The news that the government won’t be extending free school meal vouchers through the Christmas holidays has led to a viral clip of Channel 4’s Dispatches Growing Up Poor: Britain’s Breadline Kids documentary resurfacing on Twitter. Here, we revisit the documentary’s key messages about the state of the nation and examine why it is still so relevant a year after it first aired.
“That’s why we need to come off social services, and for you to have a boyfriend.”
“Hold on, why would you want me to have a boyfriend?”
“So we’d have a daddy… that would be better. Wouldn’t you think so?”
“Men are so much hassle.”
“No but if you’re ill, at least he could take us.”
This was the interaction between eight-year-old Courtney and her mum (whose name is not revealed) on Channel 4’s 2019 documentary, Dispatches Growing Up Poor: Britain’s Breadline Kids.
They lived in a three-bedroom flat in Cambridge that they were housed in after fleeing domestic abuse seven months earlier. Because of delays in the universal credit process, the family had to wait over a month before getting its first payment. During that time, Courtney’s mum had to take out a £635 loan because she only had £5 child benefit a day to feed, clothe and take care of her two young children. And because of mental health problems, she also lived with the threat of social services taking her children away.
Perhaps the most poignant message from the above conversation between mother and daughter was how it highlighted the fact that poverty is very much still a woman’s burden to carry.
Because these are the cold hard facts that Courtney’s words so perfectly illustrated:
In fact, single-parent families are twice as likely to be in poverty than those with two parents.
10% of mothers have mental health problems at any given time, compared to 6% of fathers.
22% of people at food banks are single parents, the majority of which are women.
And one in seven of all women in poverty have experienced domestic violence and abuse.
Don’t get me wrong, of course there are many, many men and boys seriously affected by poverty. But the fact that a little girl suggested to her mum that having a man in the house will solve their financial problems in 2019 is telling. It’s little wonder that she thinks this. The facts are there.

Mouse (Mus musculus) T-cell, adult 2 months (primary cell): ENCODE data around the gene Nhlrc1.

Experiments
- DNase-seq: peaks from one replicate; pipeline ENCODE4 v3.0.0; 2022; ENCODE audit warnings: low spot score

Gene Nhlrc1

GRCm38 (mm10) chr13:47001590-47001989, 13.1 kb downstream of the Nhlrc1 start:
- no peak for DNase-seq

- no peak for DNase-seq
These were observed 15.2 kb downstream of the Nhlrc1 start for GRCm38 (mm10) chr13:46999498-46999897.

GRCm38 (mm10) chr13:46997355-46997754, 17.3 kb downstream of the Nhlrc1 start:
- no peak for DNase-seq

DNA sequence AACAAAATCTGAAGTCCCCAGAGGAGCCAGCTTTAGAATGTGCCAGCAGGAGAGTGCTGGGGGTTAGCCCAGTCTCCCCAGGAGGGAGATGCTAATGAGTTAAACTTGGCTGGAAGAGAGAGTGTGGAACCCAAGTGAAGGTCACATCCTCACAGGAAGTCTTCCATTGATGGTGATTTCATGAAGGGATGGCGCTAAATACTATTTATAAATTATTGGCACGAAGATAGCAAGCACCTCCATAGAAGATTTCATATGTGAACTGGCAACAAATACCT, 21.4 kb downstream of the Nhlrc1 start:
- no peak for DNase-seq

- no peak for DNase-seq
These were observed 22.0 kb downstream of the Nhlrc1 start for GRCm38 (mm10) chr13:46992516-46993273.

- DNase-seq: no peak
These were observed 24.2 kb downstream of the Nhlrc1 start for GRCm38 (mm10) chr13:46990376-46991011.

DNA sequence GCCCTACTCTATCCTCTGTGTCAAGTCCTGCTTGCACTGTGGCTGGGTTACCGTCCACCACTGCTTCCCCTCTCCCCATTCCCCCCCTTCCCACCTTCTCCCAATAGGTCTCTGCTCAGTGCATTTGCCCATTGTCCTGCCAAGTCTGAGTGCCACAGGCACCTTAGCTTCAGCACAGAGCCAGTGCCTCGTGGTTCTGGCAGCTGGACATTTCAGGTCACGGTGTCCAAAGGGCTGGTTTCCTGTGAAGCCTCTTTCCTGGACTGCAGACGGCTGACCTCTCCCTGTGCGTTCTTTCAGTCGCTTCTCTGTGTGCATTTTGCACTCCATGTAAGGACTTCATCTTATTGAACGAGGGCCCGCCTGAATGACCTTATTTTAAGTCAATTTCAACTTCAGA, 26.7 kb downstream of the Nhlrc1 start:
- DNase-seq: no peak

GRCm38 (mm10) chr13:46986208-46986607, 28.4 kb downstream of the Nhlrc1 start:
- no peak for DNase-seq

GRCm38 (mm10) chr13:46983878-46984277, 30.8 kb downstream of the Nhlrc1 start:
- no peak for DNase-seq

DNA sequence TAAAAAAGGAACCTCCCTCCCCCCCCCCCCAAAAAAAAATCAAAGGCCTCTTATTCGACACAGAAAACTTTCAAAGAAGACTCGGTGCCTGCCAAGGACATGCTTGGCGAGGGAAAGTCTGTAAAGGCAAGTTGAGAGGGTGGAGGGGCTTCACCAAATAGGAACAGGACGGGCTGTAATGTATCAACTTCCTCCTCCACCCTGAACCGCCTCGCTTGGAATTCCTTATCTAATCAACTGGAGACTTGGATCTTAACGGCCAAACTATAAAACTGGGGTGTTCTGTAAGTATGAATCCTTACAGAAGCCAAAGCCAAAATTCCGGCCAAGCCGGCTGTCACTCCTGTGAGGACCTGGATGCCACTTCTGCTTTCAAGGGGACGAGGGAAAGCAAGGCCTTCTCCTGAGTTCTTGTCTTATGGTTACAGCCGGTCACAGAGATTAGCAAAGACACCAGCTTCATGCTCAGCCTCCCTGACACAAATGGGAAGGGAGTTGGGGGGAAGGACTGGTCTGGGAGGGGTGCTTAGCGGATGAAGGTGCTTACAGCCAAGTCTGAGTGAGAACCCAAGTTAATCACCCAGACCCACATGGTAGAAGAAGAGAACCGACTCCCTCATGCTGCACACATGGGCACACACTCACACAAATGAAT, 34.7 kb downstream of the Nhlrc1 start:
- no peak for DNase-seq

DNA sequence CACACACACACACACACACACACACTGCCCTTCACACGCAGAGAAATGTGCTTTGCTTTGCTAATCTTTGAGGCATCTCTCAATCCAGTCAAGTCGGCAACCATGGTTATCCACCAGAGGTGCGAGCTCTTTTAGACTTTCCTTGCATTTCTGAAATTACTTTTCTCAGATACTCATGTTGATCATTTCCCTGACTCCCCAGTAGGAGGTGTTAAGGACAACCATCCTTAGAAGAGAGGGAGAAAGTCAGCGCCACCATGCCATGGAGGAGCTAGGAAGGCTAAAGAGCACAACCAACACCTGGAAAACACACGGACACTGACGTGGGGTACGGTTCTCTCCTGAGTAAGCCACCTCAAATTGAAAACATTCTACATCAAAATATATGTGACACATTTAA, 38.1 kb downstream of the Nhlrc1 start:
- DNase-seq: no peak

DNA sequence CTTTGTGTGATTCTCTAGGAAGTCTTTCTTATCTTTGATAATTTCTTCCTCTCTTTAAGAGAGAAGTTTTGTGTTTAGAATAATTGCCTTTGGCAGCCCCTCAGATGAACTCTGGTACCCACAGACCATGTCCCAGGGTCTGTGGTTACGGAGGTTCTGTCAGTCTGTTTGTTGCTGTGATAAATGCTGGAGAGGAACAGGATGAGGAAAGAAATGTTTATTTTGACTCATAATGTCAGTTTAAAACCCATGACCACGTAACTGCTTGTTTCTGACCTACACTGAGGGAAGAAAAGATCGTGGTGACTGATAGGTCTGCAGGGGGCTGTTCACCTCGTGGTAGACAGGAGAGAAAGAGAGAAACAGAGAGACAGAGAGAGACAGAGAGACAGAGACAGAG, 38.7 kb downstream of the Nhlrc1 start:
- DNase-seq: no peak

And now, a year after airing, Courtney’s words are an important part of a much wider conversation about the government just not understanding the reality of living either in poverty or on a low income – especially in a pandemic and the nation’s biggest recession since records started.
The Trussell Trust predicts a 61% rise in families using food banks this winter because of the pandemic. And yet, a plea for the free school meal vouchers scheme to be extended over the half-term holidays has just been rejected by 322 MPs in the House of Commons. The news comes after footballer Marcus Rashford campaigned for the government to ensure no child in the UK ever goes hungry.
Prime minister Boris Johnson has argued that low-income families were supported by the benefits system, saying: “We will continue to use the benefits system and all the systems of income to support children throughout the holidays as well.” But it’s clear that Johnson has never been a single mum out of work in a pandemic and a recession trying to put food on the table for her family.
Because here’s the thing: mothers don’t want to cry in front of their children about money; mothers don’t want to explain the threat of social services to their daughters; mothers don’t want their sons to worry about having a hot meal to come back to after school; mothers don’t want to go to a food bank asking for help.
Right now, however, an increasing number of mothers have to.
That’s why an old clip of the documentary has resurfaced on Twitter as a wake-up call for the government.
“I think parents do worry about money quite a bit because sometimes we do struggle to buy food a bit and it’s very hard when you don’t have very much money,” another young girl tells the camera in the clip. “I think I want people with more money to understand what it’s like with less money. I want them to understand it’s difficult. People with more money can help people with less money because we’re all equal and stuff.”
Young girls shouldn’t have to spell out the reality of living in poverty to their prime minister, but here we are.
Before the pandemic, independent thinktank Resolution Foundation predicted that child poverty will continue to grow for at least the next four years, hitting record levels by 2023. If that projection is correct one million more children will be growing up in poverty. With everything that’s happened this year, it’s likely to be more.
Yes, there are ways we can help alleviate poverty for families. Donating to food banks and reaching out to neighbours is a start. But the problem is much bigger than that. Considering that the use of food banks has been at a record high under this government, we must continue to pressure them to properly tackle to issue and provide full support.
Young girls like Courtney shouldn’t have a single worry about money or having their next meal, so why the hell is our government allowing them to do exactly that?
You can find more information about supporting food banks and finding your local food bank on the Trussell Trust website.
Images: Channel 4